school year. State-integrated schools must follow the nationally-set
New Zealand Curriculum / Te Matautanga o Aotearoa),
but they may teach their special character within it.
State-integrated schools that have a religious special character are
exempt from the religious instruction restrictions of state schools,
and may hold religious education classes and religious services while
the school is open for instruction. At some state-integrated
secondary schools, religious studies is offered as a subject
contributing to the National Certificate of Educational Achievement
(NCEA), New Zealand's main secondary school qualification.
State-integrated schools are permitted to give preference in enrolment
to students who, either themselves or through their parents, identify
with the school's special character. Each proprietor defines what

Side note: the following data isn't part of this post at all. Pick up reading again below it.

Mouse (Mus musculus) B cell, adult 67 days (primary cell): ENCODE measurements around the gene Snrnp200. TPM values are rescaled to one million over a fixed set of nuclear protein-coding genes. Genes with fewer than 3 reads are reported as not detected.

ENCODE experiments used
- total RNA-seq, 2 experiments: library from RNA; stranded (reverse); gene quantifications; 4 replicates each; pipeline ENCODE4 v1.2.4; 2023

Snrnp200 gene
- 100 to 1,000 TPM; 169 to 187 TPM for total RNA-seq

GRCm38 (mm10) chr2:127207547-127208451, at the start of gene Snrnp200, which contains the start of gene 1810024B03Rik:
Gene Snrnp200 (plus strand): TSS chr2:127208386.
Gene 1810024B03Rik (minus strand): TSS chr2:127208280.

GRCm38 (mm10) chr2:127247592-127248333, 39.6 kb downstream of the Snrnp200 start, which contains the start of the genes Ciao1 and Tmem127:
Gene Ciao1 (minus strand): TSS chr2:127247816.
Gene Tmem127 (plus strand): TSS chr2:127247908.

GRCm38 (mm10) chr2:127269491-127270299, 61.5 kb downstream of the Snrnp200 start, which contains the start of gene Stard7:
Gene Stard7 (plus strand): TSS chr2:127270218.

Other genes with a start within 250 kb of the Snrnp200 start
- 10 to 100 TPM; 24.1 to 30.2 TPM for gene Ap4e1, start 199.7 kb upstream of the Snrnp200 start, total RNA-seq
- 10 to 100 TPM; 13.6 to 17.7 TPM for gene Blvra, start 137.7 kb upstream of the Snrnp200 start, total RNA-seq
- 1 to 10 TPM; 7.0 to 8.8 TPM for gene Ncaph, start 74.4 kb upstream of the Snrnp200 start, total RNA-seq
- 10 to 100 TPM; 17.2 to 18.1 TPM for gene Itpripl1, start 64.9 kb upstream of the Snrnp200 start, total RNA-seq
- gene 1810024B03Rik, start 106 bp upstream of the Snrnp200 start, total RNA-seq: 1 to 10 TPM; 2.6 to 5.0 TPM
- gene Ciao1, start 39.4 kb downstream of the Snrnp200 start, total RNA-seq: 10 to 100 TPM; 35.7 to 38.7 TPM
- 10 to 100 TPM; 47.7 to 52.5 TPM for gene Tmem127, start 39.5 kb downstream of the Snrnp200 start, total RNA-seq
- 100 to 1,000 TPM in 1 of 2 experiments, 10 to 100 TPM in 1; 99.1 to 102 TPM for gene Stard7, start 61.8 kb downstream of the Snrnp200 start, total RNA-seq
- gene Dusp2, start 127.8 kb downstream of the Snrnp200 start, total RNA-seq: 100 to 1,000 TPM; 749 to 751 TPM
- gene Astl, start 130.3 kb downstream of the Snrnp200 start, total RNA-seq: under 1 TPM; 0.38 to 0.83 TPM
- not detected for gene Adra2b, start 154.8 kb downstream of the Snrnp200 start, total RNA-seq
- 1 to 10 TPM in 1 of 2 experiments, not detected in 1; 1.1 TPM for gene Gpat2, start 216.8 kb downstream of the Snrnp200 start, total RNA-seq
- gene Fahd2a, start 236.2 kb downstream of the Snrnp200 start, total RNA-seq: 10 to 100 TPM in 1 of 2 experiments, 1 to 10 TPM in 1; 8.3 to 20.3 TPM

is required for preferential enrolment. For all Catholic schools and
most other religious schools, a letter from the priest of the
student's or their parent's parish is required for preferential
enrolment, and obtaining such a letter usually requires a certain
commitment to the religion, e.g. Catholic priests usually require a
minimum of the student's (or at least one of their parent's) baptism
into the Catholic faith. Schools may admit a limited number of
non-preference students (usually no more than 5–10% of their total
roll) after all preferential enrolments, up to the maximum school roll
set in the school's integration agreement.
State-integrated schools are allowed to charge a fee to parents of
students known as "attendance dues". The Crown does not own the school
land or buildings and do not fund their capital cost to maintain
separation of church and state, so proprietors are permitted to charge